Wagner was a ruthless opportunist and an outspoken anti-Semite with an ego on par with the grandiosity of his operas. His narcissism and stubbornness plagued his personal life, but shaped him into an idealistic and dedicated artist who was utterly uncompromising in his work. It took him almost 30 years to complete his Der Ring des Nibelungen cycle. He was methodical in his research, engrossing himself in Hellenic dramas and Norse mythology. He worked and reworked each opera without regard for the growing horde of creditors that was never far behind him. When need be, he even created new instruments and edifices—he invented the Wagner tuba, and, in the 1870s, built his own opera house, the Bayreuth Festspielhaus, just to get the sounds he wanted.
Smith felt that through this obsession with perfection, Wagner might have come to understand the relationship between vowel sounds and pitch necessary to overcome the soprano problem. “He was a man of huge experience who had a lot of time to polish his operas,” Smith explains. “Others had to do it for a living, but Wagner sponged off other people.”
Perhaps most importantly, Smith’s decision to focus on Wagner was also influenced by the sheer scope and demand of Wagner’s ultimate vision: to synthesize all forms of artistic expression into what he called “total artwork.” He wrote passionately about this theory in his 150-page essay, The Art-Work of the Future, referring to dance, tone, and poetry as the “three primeval sisters” without which no work of art is complete.
“Wagner always said that he wanted to be Shakespeare and Beethoven in one. He wanted to write great plays and set those plays to great music,” says Michael Saffle, a musicologist at Virginia Tech. In pursuit of “total artwork,” Wagner allowed no artistic component of his operas to take precedence over any other; the plot was as important as the score and the design of the set as important as the poetry of the libretto. (He considered his librettos literature in their own right, even going so far as to publish them as independent works.) His operas contained subtle plot twists that required his audience to pay careful attention to the lyrics being sung. Wagner couldn’t—and wouldn’t—compromise the intelligibility of his lyrics during high soprano parts. “You weren’t supposed to go just to tap your toe to the tunes,” Saffle says. “He didn’t want that. He wanted you to take in everything, and everything had to play a crucial part.”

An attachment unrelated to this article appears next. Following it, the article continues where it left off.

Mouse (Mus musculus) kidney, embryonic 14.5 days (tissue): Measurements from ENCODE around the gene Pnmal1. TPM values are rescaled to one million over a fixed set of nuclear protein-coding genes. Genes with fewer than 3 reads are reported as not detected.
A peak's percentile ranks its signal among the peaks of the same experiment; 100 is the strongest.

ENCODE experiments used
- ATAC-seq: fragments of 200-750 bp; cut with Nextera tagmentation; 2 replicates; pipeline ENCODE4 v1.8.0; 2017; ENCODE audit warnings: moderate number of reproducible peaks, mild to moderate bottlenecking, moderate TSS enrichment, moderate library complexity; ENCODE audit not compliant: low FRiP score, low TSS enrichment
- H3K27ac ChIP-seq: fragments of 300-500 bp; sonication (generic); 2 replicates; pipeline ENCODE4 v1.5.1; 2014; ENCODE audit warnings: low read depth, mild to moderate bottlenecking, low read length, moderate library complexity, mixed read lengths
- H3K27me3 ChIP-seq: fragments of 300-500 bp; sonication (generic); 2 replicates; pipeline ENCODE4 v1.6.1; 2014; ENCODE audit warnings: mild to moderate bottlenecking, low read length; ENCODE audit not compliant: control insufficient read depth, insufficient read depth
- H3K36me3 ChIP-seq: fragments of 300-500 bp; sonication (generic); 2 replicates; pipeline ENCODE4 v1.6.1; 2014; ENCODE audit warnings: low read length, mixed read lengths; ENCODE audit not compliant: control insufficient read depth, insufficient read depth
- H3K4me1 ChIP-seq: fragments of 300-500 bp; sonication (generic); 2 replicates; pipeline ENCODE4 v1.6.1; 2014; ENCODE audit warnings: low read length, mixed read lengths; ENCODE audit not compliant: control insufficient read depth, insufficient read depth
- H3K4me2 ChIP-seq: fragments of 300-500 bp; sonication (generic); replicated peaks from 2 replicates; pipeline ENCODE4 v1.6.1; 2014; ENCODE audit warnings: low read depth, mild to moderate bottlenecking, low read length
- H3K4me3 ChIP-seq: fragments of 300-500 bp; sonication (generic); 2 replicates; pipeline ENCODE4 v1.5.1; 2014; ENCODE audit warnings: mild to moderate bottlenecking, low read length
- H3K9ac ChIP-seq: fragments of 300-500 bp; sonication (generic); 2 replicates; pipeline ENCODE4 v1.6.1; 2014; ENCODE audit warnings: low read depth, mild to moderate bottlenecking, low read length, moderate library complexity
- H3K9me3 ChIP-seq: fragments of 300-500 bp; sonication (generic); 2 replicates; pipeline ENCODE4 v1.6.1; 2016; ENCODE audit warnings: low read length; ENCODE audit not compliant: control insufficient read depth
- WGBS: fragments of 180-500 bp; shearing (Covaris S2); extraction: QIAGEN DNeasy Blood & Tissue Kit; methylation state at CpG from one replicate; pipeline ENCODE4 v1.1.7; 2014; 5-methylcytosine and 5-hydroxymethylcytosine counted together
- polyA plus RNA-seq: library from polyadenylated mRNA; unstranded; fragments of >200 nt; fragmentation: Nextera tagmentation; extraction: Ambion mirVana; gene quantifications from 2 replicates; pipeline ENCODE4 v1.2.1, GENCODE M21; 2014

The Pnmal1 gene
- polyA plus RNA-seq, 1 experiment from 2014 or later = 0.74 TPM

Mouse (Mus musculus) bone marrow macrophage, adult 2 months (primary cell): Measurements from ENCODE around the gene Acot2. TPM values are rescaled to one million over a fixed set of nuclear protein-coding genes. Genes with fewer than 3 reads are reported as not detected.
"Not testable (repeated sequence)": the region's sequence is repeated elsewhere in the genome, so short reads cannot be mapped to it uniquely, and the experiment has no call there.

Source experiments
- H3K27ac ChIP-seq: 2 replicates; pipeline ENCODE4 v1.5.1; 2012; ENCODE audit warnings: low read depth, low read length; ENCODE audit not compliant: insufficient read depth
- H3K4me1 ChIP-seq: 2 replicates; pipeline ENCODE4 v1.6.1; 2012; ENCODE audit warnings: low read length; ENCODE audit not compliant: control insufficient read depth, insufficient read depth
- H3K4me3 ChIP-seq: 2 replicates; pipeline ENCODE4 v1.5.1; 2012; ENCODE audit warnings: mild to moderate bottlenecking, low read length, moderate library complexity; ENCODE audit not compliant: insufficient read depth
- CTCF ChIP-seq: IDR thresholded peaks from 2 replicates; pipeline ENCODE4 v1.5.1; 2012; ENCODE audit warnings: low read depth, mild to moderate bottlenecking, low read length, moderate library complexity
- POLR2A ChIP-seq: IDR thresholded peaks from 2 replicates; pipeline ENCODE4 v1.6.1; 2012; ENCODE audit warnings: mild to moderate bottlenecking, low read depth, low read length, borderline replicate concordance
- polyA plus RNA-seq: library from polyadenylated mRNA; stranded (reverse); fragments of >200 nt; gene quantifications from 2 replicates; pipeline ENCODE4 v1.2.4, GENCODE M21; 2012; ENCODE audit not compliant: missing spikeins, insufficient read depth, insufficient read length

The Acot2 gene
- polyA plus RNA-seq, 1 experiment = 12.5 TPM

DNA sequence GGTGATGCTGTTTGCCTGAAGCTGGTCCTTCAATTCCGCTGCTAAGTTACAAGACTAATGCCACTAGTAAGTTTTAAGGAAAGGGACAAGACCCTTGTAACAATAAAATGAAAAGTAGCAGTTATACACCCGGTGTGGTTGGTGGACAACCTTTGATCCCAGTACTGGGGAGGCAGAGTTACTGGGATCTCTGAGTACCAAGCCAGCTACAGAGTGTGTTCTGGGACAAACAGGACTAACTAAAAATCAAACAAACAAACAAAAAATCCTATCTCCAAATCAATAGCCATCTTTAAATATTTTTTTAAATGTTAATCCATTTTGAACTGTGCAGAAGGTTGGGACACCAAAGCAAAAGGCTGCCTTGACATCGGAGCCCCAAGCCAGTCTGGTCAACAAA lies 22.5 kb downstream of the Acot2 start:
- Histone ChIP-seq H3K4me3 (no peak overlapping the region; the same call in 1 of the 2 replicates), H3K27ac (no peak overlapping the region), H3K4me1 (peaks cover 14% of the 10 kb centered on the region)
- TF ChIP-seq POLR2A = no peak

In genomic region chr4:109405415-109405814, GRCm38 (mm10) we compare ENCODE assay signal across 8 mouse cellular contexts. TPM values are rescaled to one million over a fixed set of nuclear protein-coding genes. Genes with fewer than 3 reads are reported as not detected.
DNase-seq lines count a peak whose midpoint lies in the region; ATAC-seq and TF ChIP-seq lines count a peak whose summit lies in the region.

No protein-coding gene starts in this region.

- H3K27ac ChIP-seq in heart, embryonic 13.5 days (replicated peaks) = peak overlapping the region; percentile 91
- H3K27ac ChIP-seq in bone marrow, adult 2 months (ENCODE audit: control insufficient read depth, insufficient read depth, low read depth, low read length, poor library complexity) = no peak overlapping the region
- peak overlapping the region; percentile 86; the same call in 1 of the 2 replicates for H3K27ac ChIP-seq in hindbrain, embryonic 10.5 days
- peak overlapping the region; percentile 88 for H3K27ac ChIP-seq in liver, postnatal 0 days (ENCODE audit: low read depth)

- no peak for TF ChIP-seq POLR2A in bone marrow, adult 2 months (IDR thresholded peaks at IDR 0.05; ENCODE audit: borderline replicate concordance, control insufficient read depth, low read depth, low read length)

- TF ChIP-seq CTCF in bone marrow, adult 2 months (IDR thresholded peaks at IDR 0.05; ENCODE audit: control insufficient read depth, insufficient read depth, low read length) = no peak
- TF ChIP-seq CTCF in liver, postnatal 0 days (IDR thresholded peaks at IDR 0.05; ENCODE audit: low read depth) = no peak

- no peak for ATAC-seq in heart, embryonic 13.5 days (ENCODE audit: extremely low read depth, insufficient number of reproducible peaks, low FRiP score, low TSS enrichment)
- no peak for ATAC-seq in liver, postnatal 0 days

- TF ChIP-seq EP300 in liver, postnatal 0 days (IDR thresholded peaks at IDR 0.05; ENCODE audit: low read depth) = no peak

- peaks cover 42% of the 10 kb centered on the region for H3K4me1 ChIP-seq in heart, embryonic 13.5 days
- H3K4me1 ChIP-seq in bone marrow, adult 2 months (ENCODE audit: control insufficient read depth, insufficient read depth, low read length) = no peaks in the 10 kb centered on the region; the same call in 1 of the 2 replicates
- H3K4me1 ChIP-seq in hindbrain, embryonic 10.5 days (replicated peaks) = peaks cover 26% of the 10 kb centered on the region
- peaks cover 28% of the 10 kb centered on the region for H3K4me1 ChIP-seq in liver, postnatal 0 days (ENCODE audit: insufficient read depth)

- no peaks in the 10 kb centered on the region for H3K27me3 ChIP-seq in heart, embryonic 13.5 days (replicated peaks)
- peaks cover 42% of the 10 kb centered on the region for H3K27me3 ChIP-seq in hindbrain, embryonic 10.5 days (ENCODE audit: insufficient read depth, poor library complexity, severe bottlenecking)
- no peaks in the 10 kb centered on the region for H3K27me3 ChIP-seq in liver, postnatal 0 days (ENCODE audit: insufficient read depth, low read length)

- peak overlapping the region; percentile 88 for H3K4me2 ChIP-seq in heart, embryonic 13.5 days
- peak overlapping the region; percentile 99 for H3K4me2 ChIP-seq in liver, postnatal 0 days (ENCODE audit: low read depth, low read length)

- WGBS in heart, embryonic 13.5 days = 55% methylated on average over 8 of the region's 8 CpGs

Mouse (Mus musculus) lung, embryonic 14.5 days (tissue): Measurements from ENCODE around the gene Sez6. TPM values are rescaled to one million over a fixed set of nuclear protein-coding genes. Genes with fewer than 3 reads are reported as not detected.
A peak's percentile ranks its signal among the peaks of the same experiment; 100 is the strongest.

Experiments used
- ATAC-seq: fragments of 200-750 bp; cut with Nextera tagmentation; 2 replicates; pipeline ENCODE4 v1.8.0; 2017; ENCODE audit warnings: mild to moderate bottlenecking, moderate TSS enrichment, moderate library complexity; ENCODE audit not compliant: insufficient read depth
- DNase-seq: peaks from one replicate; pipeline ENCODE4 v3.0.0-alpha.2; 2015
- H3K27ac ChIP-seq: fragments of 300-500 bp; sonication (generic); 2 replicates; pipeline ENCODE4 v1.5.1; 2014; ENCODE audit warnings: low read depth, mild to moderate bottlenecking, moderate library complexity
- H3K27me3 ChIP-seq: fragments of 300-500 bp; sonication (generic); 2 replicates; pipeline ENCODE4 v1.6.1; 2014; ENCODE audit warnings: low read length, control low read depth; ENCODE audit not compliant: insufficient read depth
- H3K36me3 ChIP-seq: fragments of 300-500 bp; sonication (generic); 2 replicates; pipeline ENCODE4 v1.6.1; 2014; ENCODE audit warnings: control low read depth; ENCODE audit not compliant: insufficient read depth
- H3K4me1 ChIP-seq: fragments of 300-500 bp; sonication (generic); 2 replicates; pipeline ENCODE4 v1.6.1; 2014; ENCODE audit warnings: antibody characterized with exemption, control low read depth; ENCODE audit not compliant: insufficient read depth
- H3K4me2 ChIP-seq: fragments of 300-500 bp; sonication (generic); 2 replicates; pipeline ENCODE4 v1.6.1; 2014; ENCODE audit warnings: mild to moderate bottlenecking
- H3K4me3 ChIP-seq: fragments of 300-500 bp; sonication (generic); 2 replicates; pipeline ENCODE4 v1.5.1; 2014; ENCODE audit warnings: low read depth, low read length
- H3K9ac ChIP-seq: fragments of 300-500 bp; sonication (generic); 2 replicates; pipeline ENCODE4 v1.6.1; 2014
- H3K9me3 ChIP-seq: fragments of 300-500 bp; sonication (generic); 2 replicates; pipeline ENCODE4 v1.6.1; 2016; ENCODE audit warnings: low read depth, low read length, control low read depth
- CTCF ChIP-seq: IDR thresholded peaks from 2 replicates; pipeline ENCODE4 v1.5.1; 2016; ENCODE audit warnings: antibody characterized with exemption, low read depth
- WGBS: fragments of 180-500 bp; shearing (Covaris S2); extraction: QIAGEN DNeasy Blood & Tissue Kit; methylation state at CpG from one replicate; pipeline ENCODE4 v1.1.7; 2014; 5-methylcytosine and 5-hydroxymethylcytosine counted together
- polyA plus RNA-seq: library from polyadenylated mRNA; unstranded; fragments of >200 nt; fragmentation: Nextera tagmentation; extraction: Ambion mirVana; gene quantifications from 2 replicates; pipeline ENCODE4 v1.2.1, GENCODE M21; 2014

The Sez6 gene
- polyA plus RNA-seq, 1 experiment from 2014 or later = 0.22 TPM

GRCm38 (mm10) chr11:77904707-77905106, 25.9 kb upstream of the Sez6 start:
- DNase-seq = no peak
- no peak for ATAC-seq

So one evening in his garden while he was recovering from surgery, Smith took up a pen and paper and went through Götterdämmerung note-by-note, lyric-by-lyric, recording which notes were paired with which vowel sounds. In the early hours of the next morning he wrote a computer program to determine with statistical certainty whether Wagner had in fact used a vowel-pitch matching technique. Looking at the program’s first results, he was amazed. There was a clear relationship.